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There are 151 Pokémon in total, but you'll never get them all without hunting down the rare ones, evolving them in various ways, and trading with your friends. Here's everything you need to know to catch 'em all.

Using Poké Balls[edit]

You'll get the vast majority of Pokémon by catching them in the wild. Some Pokémon will be given to you as rewards, but there are only four ways to get into random confrontations with them:

  1. Walk in tall grass.
  2. Surf on water.
  3. Explore caves.
  4. As a result of fishing.

When you run into a wild Pokémon, the process is always the same: weaken the Pokémon as much as you can without knocking it out, then try to catch it using a Poké Ball (or any other type of Ball). Paralyzing, Freezing, or putting a Pokémon to Sleep also makes them easier to catch, and is a requirement for Pokémon like Abra that will run away if not somehow stunned. However, be careful not to burn or poison them as they can run out of HP before you catch 'em.

Wild Pokémon differ drastically from area to area, so use the Poké Finder charts in each area of the walkthrough to see what Pokémon are available, and how frequently they appear.

Evolving your Pokémon[edit]


Many of the 151 Pokémon in your Pokédex can't be caught at all and will need to be obtained by evolving other Pokémon. Pokémon evolve in one of three different ways:


Pokémon gain levels as they gain experience, or EXP. Most Pokémon evolve when they reach a predetermined level. For example, Rattata evolves into Raticate at level 20 and Mankey evolves into Primeape at level 28. Since EXP can only be gained in battle, you'll need to spend many hours leveling up your Pokémon to evolve them. You can try catching the evolved forms themselves, but they tend to be rarer and harder to catch than the base forms, and many evolved Pokémon (like Beedrill and Butterfree) never appear in the wild. Evolved forms tend to be stronger, but don't learn techniques as quickly as their unevolved forms.

Evolutionary Stones[edit]

There are five kinds of Evolutionary Stones, and 16 Pokémon that can be obtained when you use a Stone on their unevolved forms (only 2 of these, Raichu and Wigglytuff, may appear in the wild). You can use the Stones at any time, but beware: While the evolved forms may have much better stats, they usually lose their ability to learn new moves, with Eevee being the only exception. Before you use a Stone, look up that Pokémon in the Pokédex and make sure they already know every skill you want them to learn.


Four Pokémon (Alakazam, Machamp, Golem, and Gengar) can only be obtained when their previous forms are traded with friends. These final forms also never appear in the wild, so if you can't find someone to trade them to you'll never get your hands on them. These are also some of the most powerful Pokémon in the game. Unlike Pokémon that evolve with Stones, traded Pokémon continue to learn the same moves, so there is no reason not to trade them off as soon as you can. Just make sure you get them back!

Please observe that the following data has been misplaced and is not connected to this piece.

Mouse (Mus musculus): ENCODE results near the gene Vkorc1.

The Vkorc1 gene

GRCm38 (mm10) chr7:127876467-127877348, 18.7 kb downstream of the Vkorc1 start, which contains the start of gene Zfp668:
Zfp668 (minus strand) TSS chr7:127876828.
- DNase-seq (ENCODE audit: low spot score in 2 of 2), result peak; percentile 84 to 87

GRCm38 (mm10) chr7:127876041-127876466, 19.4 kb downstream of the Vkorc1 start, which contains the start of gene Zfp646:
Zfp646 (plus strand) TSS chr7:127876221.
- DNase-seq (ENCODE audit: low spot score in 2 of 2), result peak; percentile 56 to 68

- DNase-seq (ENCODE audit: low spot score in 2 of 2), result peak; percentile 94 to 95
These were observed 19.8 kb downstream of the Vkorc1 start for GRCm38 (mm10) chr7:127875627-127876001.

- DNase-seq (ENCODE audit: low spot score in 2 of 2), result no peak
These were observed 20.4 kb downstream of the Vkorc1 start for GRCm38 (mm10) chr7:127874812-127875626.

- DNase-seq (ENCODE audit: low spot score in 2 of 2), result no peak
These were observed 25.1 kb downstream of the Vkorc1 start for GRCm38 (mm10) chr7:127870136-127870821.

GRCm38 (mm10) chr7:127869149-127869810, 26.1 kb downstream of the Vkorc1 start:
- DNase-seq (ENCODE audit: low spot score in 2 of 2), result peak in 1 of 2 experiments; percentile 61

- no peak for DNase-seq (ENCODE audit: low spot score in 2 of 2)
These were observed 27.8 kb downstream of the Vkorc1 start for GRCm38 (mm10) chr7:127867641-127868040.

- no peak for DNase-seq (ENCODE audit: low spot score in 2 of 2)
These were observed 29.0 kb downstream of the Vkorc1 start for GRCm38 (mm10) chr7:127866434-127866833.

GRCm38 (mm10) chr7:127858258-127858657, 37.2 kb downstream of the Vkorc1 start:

Trading Pokémon[edit]

Trading is an important strategy for filling your roster. Keep in mind the following things when you trade:

  • You do keep the Pokédex entry for a Pokémon after you trade it away. So by trading a Pokémon to a friend you both get credit for having caught it, regardless of whether he trades it back or not.
  • You do not get credit for the earlier evolutions of traded Pokémon. So if your friend trades you his Venusaur, you'll still be missing Bulbasaur and Ivysaur. When trading Pokémon that are rare but also have evolutions (such as starters and the fossils), trade them at every stage of their evolution (and then trade them back if necessary).
  • You'll need the appropriate Badge to control traded Pokémon. If you think you can streak through the game with a friend's super-powered Pokémon, you'll be in for a nasty surprise when it just falls asleep at the start of every battle. Each Badge increases the level of Pokémon you can control successfully by around 10, so don't try to get ahead of things. If you're determined to cheat, you can trade your Pokémon to a friend and have him or her teach it TMs and HMs you don't have yet, and then trade them back. Sneaky.
  • Traded Pokémon gain EXP about 50% faster. So if you're trying to level up a lot of Pokémon, you may want to trade them to your friends and have them do the training for you. However, if you try to just trade them over to a friend and then trade them back, you'll find that the boost is gone. The Pokémon has to be away from its original trainer to receive the bonus.

The ones you can't get[edit]

Catching all 151 Pokémon by yourself is impossible. No matter which version you have, there are Pokémon you simply won't be able to get unless you trade with friends. It is possible to get them all by trading between just the Red and Blue versions (provided someone plays it twice to get the third starter and the third Eevee form), but adding a Yellow player to the mix makes things easier. While there are no Pokémon exclusive to the Yellow version, Yellow players can easily get all three starters as well as rare Pokémon like Farfetch'd and Lickitung.

If you have friends who are starting new Pokémon games at the same time you are, agree beforehand who will get what in places where you're forced to chose between two or three Pokémon. Have one player get the Dome Fossil (Kabuto) and the other get the Helix Fossil, (Omanyte), one get Hitmonlee and the other get Hitmonchan, and decide who will evolve their Eevee into what. Then trade them all back and forth to fill out both players' Pokédexes.

In addition to the 150 you can get by catching, evolving, and trading, there is a secret 151st Pokémon called Mew that was only officially available at Nintendo events but is also obtainable through the use of cheats and/or glitches. For more information on getting Mew see the Mew glitch page.